I am on the outs with the militant atheist group because I do not see that committing oneself to science necessarily implies that one thinks that all of religion is false, and that those who worship a supreme being are in some respects at one with the fanatics who flew planes into the World Trade Center. Of course, I think some religious beliefs are wrong and dangerous. That is why I fight creationists. But overall, I don’t think someone is silly or immoral if he or she is a practicing Christian or Jew or Muslim or whatever. Although I don’t think you have to be a believer to be good, I fully accept that many believers are good because of their beliefs. Moreover, I think it is both politically and morally right to work with believers to combat ills, including creationism.

The Dawkins-Dennett school allows no compromise. Religion is false. Religion is dangerous. Religion must be fought in every way. There can be no working with the enemy. Those like me who work with religious people are like the appeasers before the Nazis. This was the message thumped out again and again at a recent meeting of true believers in San Diego, widely reported in the major newspapers [see George Johnson’s report, “A Free-for-All on Science and Religion,” page 24]. With some few exceptions (notably the anthropologist Melvin J. Konner) the word was that the right approach to religion in American life is unremitting hostility and attack. Only that way will the truth prevail. Sir Harry Kroto, a Nobel Prize winning colleague at my own university of Florida State, begged the John Templeton Foundation to give to Richard Dawkins its annual prize for advances in religion!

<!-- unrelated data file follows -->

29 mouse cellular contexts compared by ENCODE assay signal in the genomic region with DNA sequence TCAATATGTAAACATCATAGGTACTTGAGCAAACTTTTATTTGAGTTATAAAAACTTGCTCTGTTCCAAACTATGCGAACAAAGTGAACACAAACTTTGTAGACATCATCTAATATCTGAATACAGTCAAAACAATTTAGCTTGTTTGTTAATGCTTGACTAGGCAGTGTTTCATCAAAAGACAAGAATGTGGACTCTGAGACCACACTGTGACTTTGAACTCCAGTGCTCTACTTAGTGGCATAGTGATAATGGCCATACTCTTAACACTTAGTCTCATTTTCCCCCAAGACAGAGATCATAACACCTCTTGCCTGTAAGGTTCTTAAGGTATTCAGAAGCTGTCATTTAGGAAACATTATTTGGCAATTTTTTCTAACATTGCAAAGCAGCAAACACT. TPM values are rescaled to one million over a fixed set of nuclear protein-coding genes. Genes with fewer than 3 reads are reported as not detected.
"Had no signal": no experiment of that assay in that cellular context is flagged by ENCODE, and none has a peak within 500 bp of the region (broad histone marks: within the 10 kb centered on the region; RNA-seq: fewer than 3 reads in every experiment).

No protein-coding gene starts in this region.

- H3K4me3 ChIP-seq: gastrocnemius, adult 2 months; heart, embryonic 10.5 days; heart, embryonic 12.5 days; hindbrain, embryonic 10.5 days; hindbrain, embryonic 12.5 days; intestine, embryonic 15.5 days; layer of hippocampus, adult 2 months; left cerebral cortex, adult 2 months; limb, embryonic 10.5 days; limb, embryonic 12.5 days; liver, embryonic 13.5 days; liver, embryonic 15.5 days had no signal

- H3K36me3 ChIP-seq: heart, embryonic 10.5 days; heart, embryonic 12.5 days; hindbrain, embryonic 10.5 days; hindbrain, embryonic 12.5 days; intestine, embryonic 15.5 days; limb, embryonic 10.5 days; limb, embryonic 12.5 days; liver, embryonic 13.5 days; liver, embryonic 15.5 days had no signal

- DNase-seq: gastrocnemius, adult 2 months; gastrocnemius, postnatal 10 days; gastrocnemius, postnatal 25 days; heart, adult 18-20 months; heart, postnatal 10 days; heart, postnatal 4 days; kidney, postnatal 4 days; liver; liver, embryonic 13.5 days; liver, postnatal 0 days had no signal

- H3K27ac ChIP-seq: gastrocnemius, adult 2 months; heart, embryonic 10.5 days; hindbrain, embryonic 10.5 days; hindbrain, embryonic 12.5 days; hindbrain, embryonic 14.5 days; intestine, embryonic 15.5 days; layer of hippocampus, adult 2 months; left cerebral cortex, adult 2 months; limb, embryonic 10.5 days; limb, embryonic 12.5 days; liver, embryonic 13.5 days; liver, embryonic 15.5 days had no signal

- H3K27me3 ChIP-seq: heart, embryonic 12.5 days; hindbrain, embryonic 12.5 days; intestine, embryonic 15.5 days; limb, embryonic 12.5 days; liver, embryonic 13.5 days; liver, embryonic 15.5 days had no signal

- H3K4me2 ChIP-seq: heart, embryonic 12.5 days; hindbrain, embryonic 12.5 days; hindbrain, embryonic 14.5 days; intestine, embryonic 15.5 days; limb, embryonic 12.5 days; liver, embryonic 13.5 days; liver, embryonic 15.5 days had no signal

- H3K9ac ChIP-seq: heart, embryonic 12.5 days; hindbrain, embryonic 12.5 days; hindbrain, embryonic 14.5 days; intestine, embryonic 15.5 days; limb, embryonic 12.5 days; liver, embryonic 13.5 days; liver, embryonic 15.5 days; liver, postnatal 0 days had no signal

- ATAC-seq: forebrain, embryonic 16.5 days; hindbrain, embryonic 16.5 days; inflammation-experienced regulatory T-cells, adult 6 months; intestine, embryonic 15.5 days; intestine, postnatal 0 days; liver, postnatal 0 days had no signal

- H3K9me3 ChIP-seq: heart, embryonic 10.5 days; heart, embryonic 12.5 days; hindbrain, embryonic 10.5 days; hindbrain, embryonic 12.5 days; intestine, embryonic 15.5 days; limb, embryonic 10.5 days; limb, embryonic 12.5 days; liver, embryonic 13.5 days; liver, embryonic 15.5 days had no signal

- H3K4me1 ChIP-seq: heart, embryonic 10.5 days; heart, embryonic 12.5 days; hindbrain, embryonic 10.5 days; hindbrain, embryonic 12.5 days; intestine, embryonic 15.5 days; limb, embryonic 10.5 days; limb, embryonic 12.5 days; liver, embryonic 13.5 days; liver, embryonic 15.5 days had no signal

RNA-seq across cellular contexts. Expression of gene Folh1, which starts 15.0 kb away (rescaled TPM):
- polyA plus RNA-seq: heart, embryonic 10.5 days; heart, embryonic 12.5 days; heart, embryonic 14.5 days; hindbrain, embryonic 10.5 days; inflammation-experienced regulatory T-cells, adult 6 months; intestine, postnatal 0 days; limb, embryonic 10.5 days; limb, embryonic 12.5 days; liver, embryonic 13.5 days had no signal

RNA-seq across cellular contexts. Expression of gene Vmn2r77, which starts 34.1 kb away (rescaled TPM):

My response is in part pragmatic. The creationists and the ID supporters simply love Dawkins and his ilk. They pray that they will say more and more. Every time the atheists open their mouths they win converts to the literalist cause. The creationists have been saying all along that Darwinism equals atheism, and now the Darwinians apparently agree! Americans in the middle—meaning, generally, religious Americans in the middle—get the message that science, and Darwinism particularly, threatens their faith. Dembski once wrote to Dawkins: “I know that you personally don’t believe in God, but I want to thank you for being such a wonderful foil for theism and for intelligent design more generally. In fact, I regularly tell my colleagues that you and your work are one of God’s greatest gifts to the intelligent design movement. So please, keep at it!”

But pragmatic factors are not my real gripe. If I thought Dawkins and company were right, I would defend them one hundred percent and let the chips fall where they may. My real problem is one of scholarship, put simply, which is I guess what you would expect of a university professor like myself. I would be a lot more impressed with the ardent atheists if I felt that they were making a genuine effort to engage in dialog with those whom they criticize. I do not necessarily mean actual physical dialog, but at the least an intense study of the claims of those against whom they fulminate. Take, for instance, Richard Dawkins’s The God Delusion, and his critiques of the various arguments for the existence of God. Why does he not acknowledge that few if any Christians have ever claimed that the proofs are the true reason for the belief in God? John Henry Newman, the great nineteenth-century English theologian, first an Anglican (Episcopalian) and then a Roman Catholic, spoke for many. About his seminal philosophical work, A Grammar of Assent, he wrote, “I have not insisted on the argument from design, because I am writing for the nineteenth century, by which, as represented by its philosophers, design is not admitted as proved. And to tell the truth, though I should not wish to preach on the subject, for forty years I have been unable to see the logical force of the argument myself. I believe in design because I believe in God; not in a God because I see design.” (This is from a letter written in 1872.) He continued, “Design teaches me power, skill and goodness—not sanctity, not mercy, not a future judgment, which three are of the essence of religion.”